Winter Is Coming

Our seasons have been delayed.  A long, hot, dry, dusty summer has given way to a long, hot, dry, dusty autumn.  A strange autumn, with no rain until the very last few days.  It’s been tough here at White Stone Farm, with our dams drying and plants dying, surrounded by this brown landscape.  We’re lucky though, ours is a mere hobby compared to the ancestral tracts of land from which many farmers must carve out their entire livelihoods throughout rural Australia.  For them the prolonged dry weather has been most difficult, with feed prices sky-high, crops failing and livestock going hungry on the barren ground. When food comes so readily from supermarkets and seems so abundant, we can easily forget the physical and emotional hardships it takes to get it to our plate.

The White Stone Farm herbivores tend not to stray far from their meal during those energy taxing dry days and the prolonged dry weather has cost us more in feed than we had anticipated.

Dinner time at White Stone Farm

Our hay bales for growing, so dutifully and painstakingly collected in summer and readied for the autumn rains have stood dry.  Our grand plans to have them soak up the autumn rain in preparation for garlic planting stood unfulfilled.  We emptied the last of the dam water trying to give them some moisture so that the first stage of decomposition could take place.

White Stone Farm hay bales

We seem to be caught within a rain shadow of a rain shadow.  Clunes is reputedly quite dry and then where we are located just north of the town seems to be further shadowed by Mount Beckworth.  With our beautiful view of the surrounding volcanic landscape, we watch rain storms gather and scud across the skies beyond our boundaries.  We’re jealous to hear about the torrential rain in Ballarat, or a deluge in Melbourne.  But no amount of rain dances have brought them our way…

And then, in the final week of autumn, Mother Nature finally helped out in our dry, parched world.  The rains we were eagerly waiting on and hoping for so that we could plant our garlic finally arrived, with the skies opening up to a brief deluge to moisten the ground and refresh the landscape.  Our first 10mls was cause for celebration.  Maybe that last rain dance did work.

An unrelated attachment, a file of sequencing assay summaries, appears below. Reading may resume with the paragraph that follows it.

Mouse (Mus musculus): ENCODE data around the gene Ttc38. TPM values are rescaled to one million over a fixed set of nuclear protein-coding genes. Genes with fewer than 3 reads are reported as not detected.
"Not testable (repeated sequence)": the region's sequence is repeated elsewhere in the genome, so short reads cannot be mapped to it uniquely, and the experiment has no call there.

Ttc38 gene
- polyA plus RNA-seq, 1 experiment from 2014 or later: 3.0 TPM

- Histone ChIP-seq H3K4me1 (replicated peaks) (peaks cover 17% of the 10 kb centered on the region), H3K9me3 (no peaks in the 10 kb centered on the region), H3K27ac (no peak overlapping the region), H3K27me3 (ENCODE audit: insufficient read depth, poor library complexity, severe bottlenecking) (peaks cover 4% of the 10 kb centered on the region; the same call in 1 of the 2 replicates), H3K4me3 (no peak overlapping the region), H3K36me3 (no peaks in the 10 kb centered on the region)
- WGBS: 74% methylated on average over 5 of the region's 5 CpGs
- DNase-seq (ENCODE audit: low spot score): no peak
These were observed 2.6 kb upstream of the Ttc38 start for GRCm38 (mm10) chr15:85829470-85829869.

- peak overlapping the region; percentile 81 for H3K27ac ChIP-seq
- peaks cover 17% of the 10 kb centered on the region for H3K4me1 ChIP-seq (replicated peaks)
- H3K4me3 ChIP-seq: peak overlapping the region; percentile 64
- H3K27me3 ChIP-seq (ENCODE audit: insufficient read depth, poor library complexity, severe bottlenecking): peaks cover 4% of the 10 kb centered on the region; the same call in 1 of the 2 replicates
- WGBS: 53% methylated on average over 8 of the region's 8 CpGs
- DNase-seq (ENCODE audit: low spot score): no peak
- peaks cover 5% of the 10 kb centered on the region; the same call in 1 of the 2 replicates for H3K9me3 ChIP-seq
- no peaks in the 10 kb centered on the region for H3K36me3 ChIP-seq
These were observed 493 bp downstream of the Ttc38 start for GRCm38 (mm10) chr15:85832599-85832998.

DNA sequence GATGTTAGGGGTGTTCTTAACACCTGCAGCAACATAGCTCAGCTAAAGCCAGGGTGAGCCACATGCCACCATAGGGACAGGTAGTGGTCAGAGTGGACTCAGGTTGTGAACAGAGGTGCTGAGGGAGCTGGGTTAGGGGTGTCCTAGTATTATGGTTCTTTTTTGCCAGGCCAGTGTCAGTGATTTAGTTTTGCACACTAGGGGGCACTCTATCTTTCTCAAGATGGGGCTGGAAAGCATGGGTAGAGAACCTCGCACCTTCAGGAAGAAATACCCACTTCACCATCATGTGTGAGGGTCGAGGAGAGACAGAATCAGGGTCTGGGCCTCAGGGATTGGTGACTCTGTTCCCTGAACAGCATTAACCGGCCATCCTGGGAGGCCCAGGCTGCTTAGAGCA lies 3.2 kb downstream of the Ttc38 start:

The light flush of green on the landscape is now taking hold, as grasses and plants rise forth out of the dusty, bare ground.  Gumboots are now out in force to combat the muddy clay and numerous puddles.  The sodden ground is slippery and you can just about hear the plants taking a big long draught of water before it disappears down the large cracks that opened up the clay during the dry!

Winter fire at White Stone FarmAll too quickly, the brief autumn rains and warm sunshine are giving way to winter.  The chill is in the air and winter is coming.  Frosts are starting and words like “brrr…minus 2 degrees this morning” have returned to our vocabulary.  The type of weather that you can pull out all those lovely, warm jumpers, long socks, scarves, beanies and gloves, get out your favourite long-johns and cosy up to the fire with a good book and a bowl of steaming vegetable soup whilst the night cools down or the rain beats down outside.  Sunset is early and night falls quickly, with us needing to dash home from work to lock up the chooks.  No detours allowed as we race to beat the setting sun and the prowling foxes and get our chicken girls safely to bed.

But it does allow us long luxurious time indoors as the early darkness closes in, time to read good books to relax and inspire, spin llama wool, weave new creations, discuss more sustainability ideas that we want to implement or go over our permaculture designs and house renovations that we have planned for the warmer months to come.

Already the garlic is sprouting, the chickens are going through their moult (although some have stoically continued to lay eggs in the colder weather – it must be all the lovely extra food we are giving them!) and the bugs are returning to the damp places beneath rocks and logs.  It’s becoming a chicken paradise again with lots of green pick to enjoy and protein galore as worms and bugs return near the surface of the moist soil.

Garlic sprouting

The herbivores are also enjoying the greenery and Jess and the llamas are full of new life that comes with the energy hit of delicious, fresh grass.  After such a protracted, hot and dry few months, it is certainly nice to look out over a carpet of green that now adorns the landscape and appreciate Mother Nature’s watery gift of goodness from the clouds above.

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